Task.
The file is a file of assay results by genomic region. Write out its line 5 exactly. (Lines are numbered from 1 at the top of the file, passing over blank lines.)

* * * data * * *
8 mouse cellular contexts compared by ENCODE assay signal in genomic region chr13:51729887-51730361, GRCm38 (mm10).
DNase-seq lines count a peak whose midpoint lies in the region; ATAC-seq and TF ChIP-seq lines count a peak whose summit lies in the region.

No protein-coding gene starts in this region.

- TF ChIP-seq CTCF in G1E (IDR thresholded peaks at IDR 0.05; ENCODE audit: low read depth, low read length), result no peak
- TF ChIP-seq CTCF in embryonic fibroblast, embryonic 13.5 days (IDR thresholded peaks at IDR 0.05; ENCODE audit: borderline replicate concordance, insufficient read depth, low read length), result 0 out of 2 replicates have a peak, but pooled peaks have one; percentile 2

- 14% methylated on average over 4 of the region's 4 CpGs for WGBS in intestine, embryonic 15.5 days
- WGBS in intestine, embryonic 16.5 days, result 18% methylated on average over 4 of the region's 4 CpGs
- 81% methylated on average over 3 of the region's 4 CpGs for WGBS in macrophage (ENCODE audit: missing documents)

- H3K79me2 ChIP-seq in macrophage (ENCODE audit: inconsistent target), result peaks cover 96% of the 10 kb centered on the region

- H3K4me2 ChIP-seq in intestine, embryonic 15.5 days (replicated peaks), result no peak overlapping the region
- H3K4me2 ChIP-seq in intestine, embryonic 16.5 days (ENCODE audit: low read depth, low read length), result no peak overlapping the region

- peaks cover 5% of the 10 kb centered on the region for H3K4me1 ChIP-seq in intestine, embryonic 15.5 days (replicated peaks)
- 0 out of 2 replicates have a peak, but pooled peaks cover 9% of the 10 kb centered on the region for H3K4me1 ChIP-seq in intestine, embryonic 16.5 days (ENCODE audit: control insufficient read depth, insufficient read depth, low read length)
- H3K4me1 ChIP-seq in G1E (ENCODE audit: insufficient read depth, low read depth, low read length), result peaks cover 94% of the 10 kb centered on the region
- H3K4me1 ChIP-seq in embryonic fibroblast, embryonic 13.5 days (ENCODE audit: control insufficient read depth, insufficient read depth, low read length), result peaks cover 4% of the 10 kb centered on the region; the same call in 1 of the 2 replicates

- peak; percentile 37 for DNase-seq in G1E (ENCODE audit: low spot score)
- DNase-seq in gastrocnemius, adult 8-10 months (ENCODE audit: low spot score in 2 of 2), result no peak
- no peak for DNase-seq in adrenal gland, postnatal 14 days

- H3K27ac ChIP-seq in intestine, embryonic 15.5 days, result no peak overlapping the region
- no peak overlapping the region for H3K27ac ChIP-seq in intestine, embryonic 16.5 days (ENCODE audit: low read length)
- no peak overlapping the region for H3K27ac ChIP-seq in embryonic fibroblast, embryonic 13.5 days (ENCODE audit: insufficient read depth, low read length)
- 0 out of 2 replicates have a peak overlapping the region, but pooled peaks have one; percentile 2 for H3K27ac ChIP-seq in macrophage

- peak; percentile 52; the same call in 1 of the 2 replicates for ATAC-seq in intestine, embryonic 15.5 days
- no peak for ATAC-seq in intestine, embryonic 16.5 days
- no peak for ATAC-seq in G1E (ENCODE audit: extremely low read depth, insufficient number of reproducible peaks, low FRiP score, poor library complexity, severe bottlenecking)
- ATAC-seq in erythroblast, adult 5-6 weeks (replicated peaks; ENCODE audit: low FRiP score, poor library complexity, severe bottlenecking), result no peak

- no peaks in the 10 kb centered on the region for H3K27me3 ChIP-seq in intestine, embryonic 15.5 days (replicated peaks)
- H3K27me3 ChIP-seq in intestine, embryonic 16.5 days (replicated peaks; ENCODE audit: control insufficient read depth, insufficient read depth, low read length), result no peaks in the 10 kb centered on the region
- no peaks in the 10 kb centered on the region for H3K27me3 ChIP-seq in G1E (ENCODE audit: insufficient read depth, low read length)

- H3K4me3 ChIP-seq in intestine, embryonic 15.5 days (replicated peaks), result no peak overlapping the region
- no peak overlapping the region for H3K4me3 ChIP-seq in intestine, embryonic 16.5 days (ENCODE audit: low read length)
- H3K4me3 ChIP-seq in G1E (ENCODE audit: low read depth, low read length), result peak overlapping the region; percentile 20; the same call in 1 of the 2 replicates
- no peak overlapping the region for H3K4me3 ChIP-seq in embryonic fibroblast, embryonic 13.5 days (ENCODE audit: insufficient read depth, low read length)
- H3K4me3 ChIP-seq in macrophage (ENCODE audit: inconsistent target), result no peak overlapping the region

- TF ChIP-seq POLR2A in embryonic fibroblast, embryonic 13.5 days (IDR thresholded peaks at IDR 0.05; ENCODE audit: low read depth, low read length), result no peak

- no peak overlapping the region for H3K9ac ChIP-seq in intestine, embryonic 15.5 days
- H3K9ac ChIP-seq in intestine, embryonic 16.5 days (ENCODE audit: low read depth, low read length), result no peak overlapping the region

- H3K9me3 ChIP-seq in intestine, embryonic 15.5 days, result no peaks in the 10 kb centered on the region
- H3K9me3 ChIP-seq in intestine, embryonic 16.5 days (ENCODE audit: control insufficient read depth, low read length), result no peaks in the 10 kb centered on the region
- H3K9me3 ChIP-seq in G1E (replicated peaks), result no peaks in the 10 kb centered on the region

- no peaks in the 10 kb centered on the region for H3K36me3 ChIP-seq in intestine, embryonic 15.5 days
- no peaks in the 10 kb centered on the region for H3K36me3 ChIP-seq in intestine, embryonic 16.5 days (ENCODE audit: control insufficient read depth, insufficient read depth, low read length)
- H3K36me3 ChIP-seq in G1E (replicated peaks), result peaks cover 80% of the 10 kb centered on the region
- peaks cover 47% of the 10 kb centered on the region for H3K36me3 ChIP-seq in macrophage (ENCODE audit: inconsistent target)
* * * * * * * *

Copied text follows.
- TF ChIP-seq CTCF in embryonic fibroblast, embryonic 13.5 days (IDR thresholded peaks at IDR 0.05; ENCODE audit: borderline replicate concordance, insufficient read depth, low read length), result 0 out of 2 replicates have a peak, but pooled peaks have one; percentile 2